Written by Emma-Charlotte Bangay
Knowing how to talk about terrorism with your kids is terrifically challenging, and it’s a bloody sad thing we have to do. But burying your head in the sand and scooting over the questions may be worse. Unfortunately, it’s a reality for parents that this is now the ‘other’ talk we have to have with children of a certain age.
I don’t want to alarm my kids about recent terror attacks in Manchester, London and even Melbourne, but I am also hell bent on arming them with the facts.
“As much as we would like our kids to “be careful” when venturing out in the world, the greatest gift we can give them is to empower them to trust their own gut instincts and knowing to follow that,” explains Laleh Handcock, Right Voice For You Facilitator. “To not stop living in the name of being careful, just because something might happen, and to not just go somewhere because all their friends are.”
Sylvia Puentes, Access Consciousness Facilitator and Educator, notes that even young children – who aren’t on social media or sitting in front of the evening news – may absorb stories of terror at school. “We must first begin to acknowledge that whether children watch the news or not, they are aware of the changes and challenges we are facing in today’s world,” she says. “The impact on kids is determined by how parents and adults are dealing with these issues.”
So how do you know if your child is becoming affected by the recent attacks in Manchester, London, Belgium, Paris and even Melbourne? And how much do they know – or need to know – about it all?
How to Talk About Terrorism With Your Kids
Look and Listen
“If a child feels frustrated, angry or fearful ask them questions,” Sylvia urges. “If a child begins to withdraw or become aggressive or compulsive take a moment to listen to what may be under the behaviour. Often they perceive so much at one time, they have not been able to process it or require more information.”
Start With Yourself
What is my perception of this issue or incident?
Am I willing to open myself up to a different perspective or idea?
By answering any questions without a hard sided view, you are enabling yourself to communicate more openly with your child, Sylvia notes. This enables children to process the information as they would, not as you may be doing.
Be willing to be honest with yourself first. You must acknowledge your judgments and their origin. If we are to teach the next generation that this type of racial divide and discourse is not tolerable, they will never accept it.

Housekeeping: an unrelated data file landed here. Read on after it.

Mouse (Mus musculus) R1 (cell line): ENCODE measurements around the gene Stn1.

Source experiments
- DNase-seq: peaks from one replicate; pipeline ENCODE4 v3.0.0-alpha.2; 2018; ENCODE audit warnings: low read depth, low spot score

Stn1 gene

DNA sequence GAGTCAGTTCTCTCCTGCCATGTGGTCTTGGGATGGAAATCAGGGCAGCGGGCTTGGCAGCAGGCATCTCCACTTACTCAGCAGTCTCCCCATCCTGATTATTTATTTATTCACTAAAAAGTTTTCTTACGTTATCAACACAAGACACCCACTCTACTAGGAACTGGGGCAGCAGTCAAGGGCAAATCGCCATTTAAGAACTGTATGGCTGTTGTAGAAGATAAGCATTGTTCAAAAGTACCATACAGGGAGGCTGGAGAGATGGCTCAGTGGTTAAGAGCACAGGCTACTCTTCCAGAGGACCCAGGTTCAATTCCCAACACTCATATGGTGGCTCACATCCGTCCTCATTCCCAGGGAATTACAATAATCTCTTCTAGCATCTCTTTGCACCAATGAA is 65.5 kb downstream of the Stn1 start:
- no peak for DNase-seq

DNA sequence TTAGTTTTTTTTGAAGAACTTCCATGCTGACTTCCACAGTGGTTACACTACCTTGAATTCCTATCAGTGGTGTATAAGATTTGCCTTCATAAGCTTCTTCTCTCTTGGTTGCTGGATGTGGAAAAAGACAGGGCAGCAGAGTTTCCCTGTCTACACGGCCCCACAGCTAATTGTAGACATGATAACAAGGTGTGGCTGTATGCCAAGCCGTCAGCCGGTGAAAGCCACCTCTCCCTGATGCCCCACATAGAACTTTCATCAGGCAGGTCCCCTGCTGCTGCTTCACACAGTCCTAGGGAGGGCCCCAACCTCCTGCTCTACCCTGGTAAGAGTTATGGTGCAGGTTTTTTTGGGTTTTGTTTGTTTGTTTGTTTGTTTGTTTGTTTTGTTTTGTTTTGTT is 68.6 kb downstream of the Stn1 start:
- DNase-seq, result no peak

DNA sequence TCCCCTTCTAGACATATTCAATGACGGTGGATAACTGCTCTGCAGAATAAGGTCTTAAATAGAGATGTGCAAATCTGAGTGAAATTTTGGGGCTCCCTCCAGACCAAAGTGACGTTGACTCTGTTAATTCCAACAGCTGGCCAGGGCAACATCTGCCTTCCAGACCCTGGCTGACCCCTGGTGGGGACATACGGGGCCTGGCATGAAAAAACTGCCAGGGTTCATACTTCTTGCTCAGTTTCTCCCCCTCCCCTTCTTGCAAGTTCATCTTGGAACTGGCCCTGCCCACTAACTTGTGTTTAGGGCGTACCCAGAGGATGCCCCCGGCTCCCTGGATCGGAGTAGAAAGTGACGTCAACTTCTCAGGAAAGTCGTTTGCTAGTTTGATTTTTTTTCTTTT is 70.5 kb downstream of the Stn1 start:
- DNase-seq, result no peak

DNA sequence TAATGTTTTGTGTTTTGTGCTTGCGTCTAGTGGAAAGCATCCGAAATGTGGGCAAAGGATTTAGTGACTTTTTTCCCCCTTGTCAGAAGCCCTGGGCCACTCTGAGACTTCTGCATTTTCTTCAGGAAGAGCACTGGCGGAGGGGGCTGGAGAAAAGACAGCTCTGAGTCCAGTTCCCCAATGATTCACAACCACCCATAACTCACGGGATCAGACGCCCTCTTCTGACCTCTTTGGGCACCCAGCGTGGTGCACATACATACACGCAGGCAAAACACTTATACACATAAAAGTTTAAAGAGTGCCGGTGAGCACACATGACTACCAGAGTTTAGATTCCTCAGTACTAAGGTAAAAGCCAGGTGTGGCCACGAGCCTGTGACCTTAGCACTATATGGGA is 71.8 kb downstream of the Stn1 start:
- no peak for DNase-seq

Identify That You Can’t Fix This One
As parents, we want to solve problems for our children. But we can’t offer an answer to ‘WHY’ with terror attacks, so don’t try.
“Notice if you are holding tension in your body,” says Sylvia. “If so, before you approach your child take a few minutes to put your feet on the ground, your butt on the seat and place your hands on your face and feel your hands touch your face and your face touch your hands,” she says. Calm yourself and try and eliminate your fear first before abating theirs.
Answer When Asked
“Often kids don’t require as much detail as we think they do,” Sylvia assures, so address only what your child asks about and don’t add extra detail. This is really important as they may not know as much as you think they do, and therefore any extra details may add to their distress.
Keep It Simple
“Acknowledge there are mean, unkind people in the world,” Sylvia says. This truth is something your child may have already experienced on the playground, so ask them what this feels like and what it would be like if all people were loving and kind. “Ask them to describe what kind of world they would like to have,” suggests Sylvia.
Find A Good Source
“Kids of any age will be exposed to information from others; when attending school, or any activity, through other kids, their siblings or overhearing other adults,” says Laleh. “So, rather than stopping your children from all media, ask “Which media would be a better fit for my child?” There are some great outlets aimed at school age children. Crinkling News and Behind The News are fantastic news resources designed for children. Invite your children to read them, rather than the newspaper.
Keep Communication Open
“With smart phones and computers, teens have access to information as fast as their parents,” Laleh points out. “Opening communication about the media coverage they are exposed to is key and, depending on the age of your child, wherever possible, you may choose to moderate the different media forms that they can be exposed to.” For example, whilst newspaper headlines may be descriptive, the content within the article may be easier than a video of the tragedies she says. “You can employ additional strategies such as reading the newspaper or watching the news first, before sharing it with the kids.”
Understand Their Inquisitiveness
Don’t judge you or your teen for what you or they choose to watch, says Sylvia, but ask questions about what they decide to watch. “You may learn more about your child and what they may be searching for,” she says. And you may be able to offer them answers that are less sensationalized and more sensitive to your child.
If your child requires devices to complete homework, set guidelines about what they can or cannot look up online. During times of global unease, it is always advisable to have your child work on school iPads and tablets in a central space of the home, not alone in their bedrooms.